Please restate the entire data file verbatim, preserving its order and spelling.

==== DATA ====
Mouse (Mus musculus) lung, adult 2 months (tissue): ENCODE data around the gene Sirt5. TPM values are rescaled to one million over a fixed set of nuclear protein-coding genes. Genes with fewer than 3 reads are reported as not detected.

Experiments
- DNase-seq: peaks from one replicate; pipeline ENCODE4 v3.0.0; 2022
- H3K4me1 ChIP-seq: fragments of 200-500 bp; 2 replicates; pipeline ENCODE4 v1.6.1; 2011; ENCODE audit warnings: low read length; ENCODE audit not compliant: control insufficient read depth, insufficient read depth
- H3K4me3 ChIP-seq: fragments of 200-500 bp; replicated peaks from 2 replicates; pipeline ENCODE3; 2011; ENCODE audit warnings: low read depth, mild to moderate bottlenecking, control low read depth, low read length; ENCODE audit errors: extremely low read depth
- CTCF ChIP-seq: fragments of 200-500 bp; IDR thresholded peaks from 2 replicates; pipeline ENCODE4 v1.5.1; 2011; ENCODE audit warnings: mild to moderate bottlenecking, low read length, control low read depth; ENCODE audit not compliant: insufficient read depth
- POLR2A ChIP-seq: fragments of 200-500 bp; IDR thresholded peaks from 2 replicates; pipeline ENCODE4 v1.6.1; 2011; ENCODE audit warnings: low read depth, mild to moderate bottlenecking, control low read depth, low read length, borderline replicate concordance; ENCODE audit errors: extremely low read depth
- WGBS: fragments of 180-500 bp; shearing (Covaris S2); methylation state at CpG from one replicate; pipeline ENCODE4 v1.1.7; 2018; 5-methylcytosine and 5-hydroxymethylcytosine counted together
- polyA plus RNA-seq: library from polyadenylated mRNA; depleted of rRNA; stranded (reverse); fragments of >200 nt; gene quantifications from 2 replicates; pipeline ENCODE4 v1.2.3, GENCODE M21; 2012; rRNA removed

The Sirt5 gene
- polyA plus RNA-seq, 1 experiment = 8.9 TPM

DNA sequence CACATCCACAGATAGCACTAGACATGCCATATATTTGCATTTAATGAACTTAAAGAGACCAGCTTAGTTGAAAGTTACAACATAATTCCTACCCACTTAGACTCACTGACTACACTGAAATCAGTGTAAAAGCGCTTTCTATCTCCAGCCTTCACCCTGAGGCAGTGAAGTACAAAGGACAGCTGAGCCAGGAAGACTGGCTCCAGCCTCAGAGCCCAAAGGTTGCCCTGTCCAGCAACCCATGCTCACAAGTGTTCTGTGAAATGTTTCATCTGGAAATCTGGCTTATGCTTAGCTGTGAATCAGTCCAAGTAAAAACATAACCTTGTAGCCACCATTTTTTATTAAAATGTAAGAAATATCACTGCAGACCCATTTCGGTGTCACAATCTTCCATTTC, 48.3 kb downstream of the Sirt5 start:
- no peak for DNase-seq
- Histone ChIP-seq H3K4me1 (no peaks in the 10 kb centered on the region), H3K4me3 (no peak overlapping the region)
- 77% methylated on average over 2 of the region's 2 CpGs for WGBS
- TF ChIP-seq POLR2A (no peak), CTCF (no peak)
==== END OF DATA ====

Mouse (Mus musculus) lung, adult 2 months (tissue): ENCODE data around the gene Sirt5. TPM values are rescaled to one million over a fixed set of nuclear protein-coding genes. Genes with fewer than 3 reads are reported as not detected.

Experiments
- DNase-seq: peaks from one replicate; pipeline ENCODE4 v3.0.0; 2022
- H3K4me1 ChIP-seq: fragments of 200-500 bp; 2 replicates; pipeline ENCODE4 v1.6.1; 2011; ENCODE audit warnings: low read length; ENCODE audit not compliant: control insufficient read depth, insufficient read depth
- H3K4me3 ChIP-seq: fragments of 200-500 bp; replicated peaks from 2 replicates; pipeline ENCODE3; 2011; ENCODE audit warnings: low read depth, mild to moderate bottlenecking, control low read depth, low read length; ENCODE audit errors: extremely low read depth
- CTCF ChIP-seq: fragments of 200-500 bp; IDR thresholded peaks from 2 replicates; pipeline ENCODE4 v1.5.1; 2011; ENCODE audit warnings: mild to moderate bottlenecking, low read length, control low read depth; ENCODE audit not compliant: insufficient read depth
- POLR2A ChIP-seq: fragments of 200-500 bp; IDR thresholded peaks from 2 replicates; pipeline ENCODE4 v1.6.1; 2011; ENCODE audit warnings: low read depth, mild to moderate bottlenecking, control low read depth, low read length, borderline replicate concordance; ENCODE audit errors: extremely low read depth
- WGBS: fragments of 180-500 bp; shearing (Covaris S2); methylation state at CpG from one replicate; pipeline ENCODE4 v1.1.7; 2018; 5-methylcytosine and 5-hydroxymethylcytosine counted together
- polyA plus RNA-seq: library from polyadenylated mRNA; depleted of rRNA; stranded (reverse); fragments of >200 nt; gene quantifications from 2 replicates; pipeline ENCODE4 v1.2.3, GENCODE M21; 2012; rRNA removed

The Sirt5 gene
- polyA plus RNA-seq, 1 experiment = 8.9 TPM

DNA sequence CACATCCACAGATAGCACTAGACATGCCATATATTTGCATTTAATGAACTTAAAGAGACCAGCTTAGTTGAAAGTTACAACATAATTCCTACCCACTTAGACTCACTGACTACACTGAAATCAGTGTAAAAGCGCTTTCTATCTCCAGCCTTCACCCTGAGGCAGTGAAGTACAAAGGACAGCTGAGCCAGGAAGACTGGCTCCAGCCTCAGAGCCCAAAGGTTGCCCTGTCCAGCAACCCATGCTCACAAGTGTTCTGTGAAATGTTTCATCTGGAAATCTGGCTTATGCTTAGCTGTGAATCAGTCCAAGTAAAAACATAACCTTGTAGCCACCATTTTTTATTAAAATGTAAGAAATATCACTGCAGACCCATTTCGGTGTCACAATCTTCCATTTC, 48.3 kb downstream of the Sirt5 start:
- no peak for DNase-seq
- Histone ChIP-seq H3K4me1 (no peaks in the 10 kb centered on the region), H3K4me3 (no peak overlapping the region)
- 77% methylated on average over 2 of the region's 2 CpGs for WGBS
- TF ChIP-seq POLR2A (no peak), CTCF (no peak)